Dec 22, 2013; Houston, TX, USA; Denver Broncos quarterback Peyton Manning (18) gives a thumbs up to cheering fans against the Houston Texans during the second half at Reliant Stadium. The Broncos won 37-13. Mandatory Credit: Thomas Campbell-USA TODAY Sports

Is the Denver Broncos defense a detriment to their Super Bowl Chances?

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Whether or not you spin it as an adage or a cliche (the difference hinging entirely on whether you wax nostalgic or despise it), the idea that “defense wins championships” has been around for about as long as there’s been sport.

As a concept, it holds water because of simplicity and common sense. After all, if you allow a team to score zero points (specifically in a postseason where there are no ties and a winner must be crowned), you’ll never lose a game.

However, as the NFL continues its offensive evolution, it’s also true that offenses rule the day.

The 2013 Denver Broncos, led by Peyton Manning and a slew of elite weapons on the outside, have been as prolific of an offense as we’ve ever seen.

They’ve raced out to a 12-3 start that has locked up an AFC West championship, and they’ll have an opportunity to put a bow on the No. 1 seed in the AFC next Sunday in Oakland. Through these first 15 games, they’ve put up a staggering 572 points and 6,859 yards of total offense.

To state it less casually, the Broncos have lined up against 11 able-bodied professional athletes intent on hurting and maiming, yet, they still managed to advance the football to the tune of 3.9 miles of total offense. That’s three tenths of a mile more offense than NFL Hall of Famer Gale Sayers managed in his entire career.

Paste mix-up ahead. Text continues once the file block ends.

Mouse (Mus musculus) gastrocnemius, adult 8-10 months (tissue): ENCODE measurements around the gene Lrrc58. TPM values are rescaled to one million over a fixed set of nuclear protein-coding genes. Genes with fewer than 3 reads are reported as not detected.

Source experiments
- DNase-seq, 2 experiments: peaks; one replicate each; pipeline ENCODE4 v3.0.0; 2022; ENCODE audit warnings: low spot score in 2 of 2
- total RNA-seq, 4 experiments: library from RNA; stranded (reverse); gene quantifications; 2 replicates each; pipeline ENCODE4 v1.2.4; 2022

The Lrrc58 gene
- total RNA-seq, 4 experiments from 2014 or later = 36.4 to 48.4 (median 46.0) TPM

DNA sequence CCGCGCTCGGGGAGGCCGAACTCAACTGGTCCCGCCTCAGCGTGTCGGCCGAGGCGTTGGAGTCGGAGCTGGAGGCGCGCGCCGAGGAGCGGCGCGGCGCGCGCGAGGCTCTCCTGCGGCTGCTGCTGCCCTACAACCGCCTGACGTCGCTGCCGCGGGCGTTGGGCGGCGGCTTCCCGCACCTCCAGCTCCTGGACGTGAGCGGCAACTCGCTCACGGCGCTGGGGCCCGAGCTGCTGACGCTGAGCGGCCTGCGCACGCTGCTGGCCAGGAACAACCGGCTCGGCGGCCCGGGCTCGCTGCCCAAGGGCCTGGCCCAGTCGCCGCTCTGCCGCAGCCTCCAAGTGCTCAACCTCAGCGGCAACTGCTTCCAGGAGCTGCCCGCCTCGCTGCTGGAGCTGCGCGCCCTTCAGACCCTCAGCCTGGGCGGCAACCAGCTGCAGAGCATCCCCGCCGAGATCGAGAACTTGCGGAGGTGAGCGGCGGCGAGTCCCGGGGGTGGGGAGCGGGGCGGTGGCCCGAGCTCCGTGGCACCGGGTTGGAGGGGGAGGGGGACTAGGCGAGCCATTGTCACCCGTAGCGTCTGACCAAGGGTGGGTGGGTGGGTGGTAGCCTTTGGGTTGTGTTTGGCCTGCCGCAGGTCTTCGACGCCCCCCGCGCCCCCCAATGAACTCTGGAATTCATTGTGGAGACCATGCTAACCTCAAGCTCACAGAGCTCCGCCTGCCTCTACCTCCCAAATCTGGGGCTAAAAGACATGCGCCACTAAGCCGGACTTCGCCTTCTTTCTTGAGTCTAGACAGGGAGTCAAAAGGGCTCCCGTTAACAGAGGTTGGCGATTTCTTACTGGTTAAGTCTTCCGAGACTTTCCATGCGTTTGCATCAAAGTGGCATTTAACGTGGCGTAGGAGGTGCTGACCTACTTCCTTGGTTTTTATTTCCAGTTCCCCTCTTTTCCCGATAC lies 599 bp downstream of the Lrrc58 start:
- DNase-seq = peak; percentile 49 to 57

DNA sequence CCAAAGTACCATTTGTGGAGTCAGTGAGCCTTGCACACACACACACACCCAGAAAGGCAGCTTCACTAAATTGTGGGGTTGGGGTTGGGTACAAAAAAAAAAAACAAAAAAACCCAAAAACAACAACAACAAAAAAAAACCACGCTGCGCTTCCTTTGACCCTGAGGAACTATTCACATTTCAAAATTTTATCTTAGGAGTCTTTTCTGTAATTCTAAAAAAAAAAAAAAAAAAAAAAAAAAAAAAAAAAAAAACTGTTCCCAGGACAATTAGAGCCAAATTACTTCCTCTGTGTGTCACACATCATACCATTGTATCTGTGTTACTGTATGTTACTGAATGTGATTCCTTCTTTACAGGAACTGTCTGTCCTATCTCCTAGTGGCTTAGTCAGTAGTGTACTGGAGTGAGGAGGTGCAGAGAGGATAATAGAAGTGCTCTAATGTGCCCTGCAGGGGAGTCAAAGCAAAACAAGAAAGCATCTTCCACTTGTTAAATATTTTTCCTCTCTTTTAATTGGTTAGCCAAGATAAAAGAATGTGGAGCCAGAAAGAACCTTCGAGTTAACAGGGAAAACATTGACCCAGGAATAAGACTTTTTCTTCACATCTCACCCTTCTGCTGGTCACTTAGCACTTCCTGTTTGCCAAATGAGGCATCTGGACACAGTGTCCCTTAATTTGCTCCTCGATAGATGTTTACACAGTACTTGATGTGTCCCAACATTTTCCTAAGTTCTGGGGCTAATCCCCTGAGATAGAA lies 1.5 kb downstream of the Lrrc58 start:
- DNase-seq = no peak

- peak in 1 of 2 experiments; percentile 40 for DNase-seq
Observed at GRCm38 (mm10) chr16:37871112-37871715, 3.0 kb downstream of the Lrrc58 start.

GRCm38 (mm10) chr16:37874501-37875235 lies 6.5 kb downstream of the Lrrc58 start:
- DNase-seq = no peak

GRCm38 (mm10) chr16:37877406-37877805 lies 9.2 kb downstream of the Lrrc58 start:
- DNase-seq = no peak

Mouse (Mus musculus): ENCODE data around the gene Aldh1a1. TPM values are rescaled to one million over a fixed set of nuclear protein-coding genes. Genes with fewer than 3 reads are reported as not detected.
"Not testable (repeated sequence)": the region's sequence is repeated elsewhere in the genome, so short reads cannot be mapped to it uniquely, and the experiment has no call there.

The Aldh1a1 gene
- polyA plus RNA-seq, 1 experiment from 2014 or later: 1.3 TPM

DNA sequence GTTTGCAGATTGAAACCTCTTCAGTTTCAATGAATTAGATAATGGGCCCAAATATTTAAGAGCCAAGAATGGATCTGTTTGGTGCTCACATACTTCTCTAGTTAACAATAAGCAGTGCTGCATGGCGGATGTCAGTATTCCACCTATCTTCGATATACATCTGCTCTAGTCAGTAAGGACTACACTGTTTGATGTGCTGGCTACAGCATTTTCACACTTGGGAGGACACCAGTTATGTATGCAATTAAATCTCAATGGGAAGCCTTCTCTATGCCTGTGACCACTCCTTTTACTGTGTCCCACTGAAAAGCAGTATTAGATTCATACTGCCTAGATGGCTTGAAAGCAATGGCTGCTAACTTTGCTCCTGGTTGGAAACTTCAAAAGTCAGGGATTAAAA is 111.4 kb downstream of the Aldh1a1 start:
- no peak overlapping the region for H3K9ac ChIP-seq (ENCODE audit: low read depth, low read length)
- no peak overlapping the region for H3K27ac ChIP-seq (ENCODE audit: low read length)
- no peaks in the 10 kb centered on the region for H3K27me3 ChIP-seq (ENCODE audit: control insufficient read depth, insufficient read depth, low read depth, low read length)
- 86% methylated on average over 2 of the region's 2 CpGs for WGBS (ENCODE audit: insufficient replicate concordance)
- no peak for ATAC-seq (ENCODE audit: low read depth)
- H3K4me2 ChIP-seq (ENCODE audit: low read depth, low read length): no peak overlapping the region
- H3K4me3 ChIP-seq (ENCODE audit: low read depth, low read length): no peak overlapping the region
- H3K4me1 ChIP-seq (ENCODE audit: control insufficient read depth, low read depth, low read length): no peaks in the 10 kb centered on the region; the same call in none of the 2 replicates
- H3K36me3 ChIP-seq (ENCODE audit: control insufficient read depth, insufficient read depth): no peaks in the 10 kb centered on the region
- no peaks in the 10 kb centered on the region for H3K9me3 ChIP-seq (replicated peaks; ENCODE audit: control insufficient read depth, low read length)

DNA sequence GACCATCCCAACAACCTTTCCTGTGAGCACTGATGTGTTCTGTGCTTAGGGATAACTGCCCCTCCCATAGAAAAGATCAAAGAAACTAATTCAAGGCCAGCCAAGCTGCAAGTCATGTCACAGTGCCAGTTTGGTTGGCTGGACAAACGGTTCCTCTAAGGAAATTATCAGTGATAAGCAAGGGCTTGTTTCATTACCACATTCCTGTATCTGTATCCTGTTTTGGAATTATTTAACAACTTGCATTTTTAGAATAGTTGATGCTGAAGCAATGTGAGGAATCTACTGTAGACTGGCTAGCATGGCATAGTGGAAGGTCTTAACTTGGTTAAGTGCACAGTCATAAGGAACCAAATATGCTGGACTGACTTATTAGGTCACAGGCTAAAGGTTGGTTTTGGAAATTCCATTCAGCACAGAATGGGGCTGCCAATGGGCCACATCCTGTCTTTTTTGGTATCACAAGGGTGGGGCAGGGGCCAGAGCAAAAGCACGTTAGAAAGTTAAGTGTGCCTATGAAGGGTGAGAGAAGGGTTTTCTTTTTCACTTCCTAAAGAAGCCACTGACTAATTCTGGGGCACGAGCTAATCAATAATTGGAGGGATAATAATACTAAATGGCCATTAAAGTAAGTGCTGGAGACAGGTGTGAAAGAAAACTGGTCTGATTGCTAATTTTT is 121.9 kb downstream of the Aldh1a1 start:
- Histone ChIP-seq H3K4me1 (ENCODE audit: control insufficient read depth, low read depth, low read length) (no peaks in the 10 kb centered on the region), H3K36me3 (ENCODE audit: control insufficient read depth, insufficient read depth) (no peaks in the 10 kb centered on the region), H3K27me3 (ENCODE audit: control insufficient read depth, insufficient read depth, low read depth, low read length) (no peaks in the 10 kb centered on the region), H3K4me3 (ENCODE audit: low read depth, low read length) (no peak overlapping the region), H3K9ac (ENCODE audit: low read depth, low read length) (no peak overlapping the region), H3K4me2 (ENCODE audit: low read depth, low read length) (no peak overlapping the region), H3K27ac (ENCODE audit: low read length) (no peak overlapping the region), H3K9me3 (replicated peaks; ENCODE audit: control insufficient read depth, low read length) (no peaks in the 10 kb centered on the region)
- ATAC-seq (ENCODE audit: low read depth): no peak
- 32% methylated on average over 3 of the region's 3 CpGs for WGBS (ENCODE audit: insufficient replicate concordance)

However, while the Denver Broncos offense is a different kind of dominant in 2013, they were also pretty damn good in 2012, as well. But in the playoffs, their defense faltered, and Peyton Manning was, yet again, denied an opportunity to compete for that elusive second Super Bowl that somehow seems to define (at least in part) his legacy.

With the benefit of home field advantage and a high-powered offense, the Broncos figured to be a favorite in the AFC. However, in the divisional round against the Baltimore Ravens, the Broncos defense failed and they went on to lose 34-31.

Manning’s performance advanced so many “big game” and “cold weather” narratives that it’d amplify the Denver altitude exponentially and make you downright nauseous, but the reality of the loss was that the defense simply wasn’t good enough in Denver.

This year, once again, the prohibitive weakness of the Broncos is their defense.

They’re ranked 22nd in scoring defense and total defense, and prognosticators seem to think if there’s one thing that could cost Manning a second championship again, it’s a Denver secondary that’s given up the fifth-most passing yards in the National Football League.

However, while there’s no doubt that the ability to generate a stop defensively plays an inevitable role in any and every postseason run, is Denver’s defense really enough to be a detriment to their Super Bowl chances?

Rudimentary knowledge about shutouts aside, in an era where offense is at a premium, we’re becoming cognizant of a new reality when it comes to the value of possessions (possession, for all intents and purposes, meaning being on offense).

The Broncos are so good offensively that it allows them to mask defensive inefficiencies that would cripple the vast majority of teams. And, on days when the defense fails to show up entirely, an efficient offense that maximizes their possessions in a given football game can, at the very least, keep you in the football game.

The Denver Broncos defense isn’t good, but they’re capable of getting opposing offenses off the field occasionally (be it by stops or turnovers) and giving Denver’s prolific offense opportunities to separate themselves. In other words, the Broncos offense is good enough to carry their struggling defense to a title.

Now, granted, the fact remains that if the Denver Broncos had even an average defense, their chances of winning a Super Bowl would be dramatically greater. But, subscription to an addled and aged notion that being below-average defensively somehow precludes you from championship consideration discredits just how good Denver–and Peyton Manning–is.

And, if we’re being honest with each other, they’re REALLY freaking good.

Being balanced is great (just ask the Seattle Seahawks), but if you win in still trumps how you win and nobody will give much thought about how horrendous Denver’s defense is if they simply outscore teams in the playoffs the way they’ve managed to in the regular season.

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